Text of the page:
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UPS Strengthens Its EU Presence

Where are all those big brown United Parcel Service trucks I used to see all the time all over American streets? I remember asking myself this exact question several years ago when I first moved to Barcelona. UPS had become such a fixture in my mind's eye that it was a bit of a culture shock to not see the square vehicles as often as I previously had.

Eventually, I grew used to seeing DHL envelopes, MRW delivery vans parked on the side streets, and other companies' logos moving products around the region. I stopped dwelling on the who's who of the local market's logistics. Until last week.

Last week, a few business headlines flashed across my screen, and the old question about the company's European presence popped back into my head. This time, I thought, “Ah, fun. Logistics just got more interesting here.”

UPS announced that it was buying Dutch-based TNT Express in an all-cash deal valued at about $6.9 billion. It's a sweet deal for TNT Express — UPS is paying $12.61 per ordinary share for TNT, a 53.7 percent premium over the company's unaffected share price of $8.24.

But it's an even sweeter deal for UPS for a couple reasons. One is that it will have bigger slice of the European express delivery market. And, two, because of TNT Express' business inroads, UPS will strengthen its existing operations in fast-growing Latin American and Asia Pacific countries, namely Brazil and China.

Here's a snapshot of what the numbers could look like, once regulators approve the bid, according to a statement from TNT Express:

  • The transaction will create a combined entity with more than €45 billion ($60 billion) in annual revenue;
  • UPS estimates that the transaction will deliver an annual run rate of approximately €400 to €550 million ($525 to $725 million) of pre-tax cost synergies achieved by the end of year four after closing; and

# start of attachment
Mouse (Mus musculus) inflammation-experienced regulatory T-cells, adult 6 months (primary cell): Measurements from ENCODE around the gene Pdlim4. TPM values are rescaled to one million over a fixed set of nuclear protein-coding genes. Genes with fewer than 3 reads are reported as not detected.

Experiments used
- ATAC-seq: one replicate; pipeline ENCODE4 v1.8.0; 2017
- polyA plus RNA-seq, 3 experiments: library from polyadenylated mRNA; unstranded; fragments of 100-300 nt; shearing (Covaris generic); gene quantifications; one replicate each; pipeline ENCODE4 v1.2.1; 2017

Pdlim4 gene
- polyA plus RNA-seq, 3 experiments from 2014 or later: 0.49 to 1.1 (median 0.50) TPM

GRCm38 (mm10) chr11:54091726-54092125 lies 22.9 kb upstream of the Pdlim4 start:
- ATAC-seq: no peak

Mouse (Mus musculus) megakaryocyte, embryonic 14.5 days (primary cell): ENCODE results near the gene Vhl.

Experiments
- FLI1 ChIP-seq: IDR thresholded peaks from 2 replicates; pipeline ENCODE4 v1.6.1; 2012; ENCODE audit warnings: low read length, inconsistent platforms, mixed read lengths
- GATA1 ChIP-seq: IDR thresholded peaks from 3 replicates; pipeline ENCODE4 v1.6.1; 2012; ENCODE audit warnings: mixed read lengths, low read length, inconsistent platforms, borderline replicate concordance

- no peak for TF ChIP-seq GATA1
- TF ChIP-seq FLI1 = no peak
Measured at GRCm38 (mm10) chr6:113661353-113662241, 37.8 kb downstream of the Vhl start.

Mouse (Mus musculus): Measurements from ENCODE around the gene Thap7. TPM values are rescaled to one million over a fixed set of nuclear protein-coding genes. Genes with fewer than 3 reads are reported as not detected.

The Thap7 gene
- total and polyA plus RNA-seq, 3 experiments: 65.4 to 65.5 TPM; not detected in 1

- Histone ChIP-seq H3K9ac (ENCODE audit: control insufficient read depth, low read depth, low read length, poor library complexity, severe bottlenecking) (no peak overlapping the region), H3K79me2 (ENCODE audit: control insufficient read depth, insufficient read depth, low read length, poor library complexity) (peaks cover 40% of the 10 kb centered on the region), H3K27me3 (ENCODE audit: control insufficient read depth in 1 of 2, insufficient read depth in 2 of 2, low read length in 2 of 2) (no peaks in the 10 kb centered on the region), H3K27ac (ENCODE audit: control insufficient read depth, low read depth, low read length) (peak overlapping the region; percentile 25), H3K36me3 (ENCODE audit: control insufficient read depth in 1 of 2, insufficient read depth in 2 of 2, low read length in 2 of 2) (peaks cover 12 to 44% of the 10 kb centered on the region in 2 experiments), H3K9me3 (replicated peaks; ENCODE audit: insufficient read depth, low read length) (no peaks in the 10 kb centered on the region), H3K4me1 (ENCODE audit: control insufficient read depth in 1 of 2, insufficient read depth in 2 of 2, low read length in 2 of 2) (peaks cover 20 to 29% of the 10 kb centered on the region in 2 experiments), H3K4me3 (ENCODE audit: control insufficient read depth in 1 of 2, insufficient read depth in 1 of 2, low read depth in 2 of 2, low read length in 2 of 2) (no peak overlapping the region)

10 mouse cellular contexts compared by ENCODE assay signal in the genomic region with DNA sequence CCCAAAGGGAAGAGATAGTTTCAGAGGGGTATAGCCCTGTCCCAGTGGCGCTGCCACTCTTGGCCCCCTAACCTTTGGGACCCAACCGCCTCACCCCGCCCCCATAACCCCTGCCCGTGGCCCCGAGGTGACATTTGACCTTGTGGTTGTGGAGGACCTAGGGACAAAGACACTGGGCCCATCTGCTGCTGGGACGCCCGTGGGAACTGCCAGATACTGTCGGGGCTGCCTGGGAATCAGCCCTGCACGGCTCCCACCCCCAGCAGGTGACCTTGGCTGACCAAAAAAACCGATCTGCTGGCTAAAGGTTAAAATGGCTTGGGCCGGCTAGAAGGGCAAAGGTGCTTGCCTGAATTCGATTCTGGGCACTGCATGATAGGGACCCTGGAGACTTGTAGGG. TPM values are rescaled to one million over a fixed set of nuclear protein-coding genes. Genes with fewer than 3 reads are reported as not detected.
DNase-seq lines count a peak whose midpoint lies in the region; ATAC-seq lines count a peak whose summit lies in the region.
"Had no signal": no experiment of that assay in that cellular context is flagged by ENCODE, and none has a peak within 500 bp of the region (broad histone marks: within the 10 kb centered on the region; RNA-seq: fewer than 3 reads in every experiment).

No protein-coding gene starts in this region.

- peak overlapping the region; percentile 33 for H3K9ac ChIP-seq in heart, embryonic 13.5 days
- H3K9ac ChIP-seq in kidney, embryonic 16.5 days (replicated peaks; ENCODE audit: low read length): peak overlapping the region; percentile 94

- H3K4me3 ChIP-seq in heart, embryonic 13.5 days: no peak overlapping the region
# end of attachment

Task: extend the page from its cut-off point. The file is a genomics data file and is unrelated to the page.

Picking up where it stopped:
• Following the transaction, around 36 percent of the combined group’s revenue will be generated outside the United States, up from 26 percent today at UPS.

The Motley Fool [log-in required] and the BBC — citing research from various research organizations and company data — sketched out these likely scenarios for express and normal package delivery:

    The acquisition will increase UPS's share of European express deliveries to around 17.3 percent from the current 7.7 percent…This will also bring it closer to Deutsche Post's DHL unit, which holds 17.6 percent market share, and leave FedEx with a measly 3.3% share in the European region. In terms of package delivery from Asia-Pacific to Europe, DHL is the dominant player, with more than 30 percent market share, followed by FedEx which has 25 percent…Both UPS and TNT have individually lagged behind the competition. However, as the two firms join hands, their combined market share of 28 percent will make them the second-biggest in the region and pose a serious challenge to DHL for the top slot.

In the bigger scheme, what does it mean? For electronics companies, increased competition will most certainly lead to more competitive pricing. For Europeans, the landscape is going to be shuffled as a major US player claims a bigger stake in local operations. And for me, it's like a little piece of home literally arrived on my doorstep.

19 comments on “UPS Strengthens Its EU Presence

  1. FLYINGSCOT
    March 28, 2012

    I sure hope the UPS acquisition of TNT improves the service provided by TNT.  Having used TNT a few times over the years I have always found their service somewhat lacking.

  2. Barbara Jorgensen
    March 28, 2012

    This seems like a sweet deal for UPS. If, as some readers suggest, TNT's service could use an upgrade, I think UPS is up to the task. My last dealings with UPS were exceptionally good–they beat their delivery dates by several days. Whatever they are doing here in the US, they are doing right, and if they can duplicate it in Europe I thinks you'll see an improvement.

  3. Jennifer Baljko
    March 28, 2012

    @FlyingScot – Just wondering… “Found their service lacking” – how? in what way? Were they late, unreliable, etc? Can you clarify. Thanks.

  4. Jennifer Baljko
    March 28, 2012

    @Barbara – From what I read, that sounds like the intention. Take some of the best practices in the US and export them here. Hopefully it will be as effective.

  5. Susan Fourtané
    March 28, 2012

    Hi, Jennifer 

    So this was the reason. Some days ago I saw a UPS van close to where I live, and for half a second I was surprised. Then I just forgot about it. Surprised because I hadn't seen one in ages. Now thanks to your blog I know what was that UPS van doing in Finland. 🙂 

    -Susan 

  6. Ashu001
    March 28, 2012

    Jennifer,

    I am sure you must have seen the recent Fedex Announcement that they have radically cut Growth and earnings Estimates for the rest of 2012.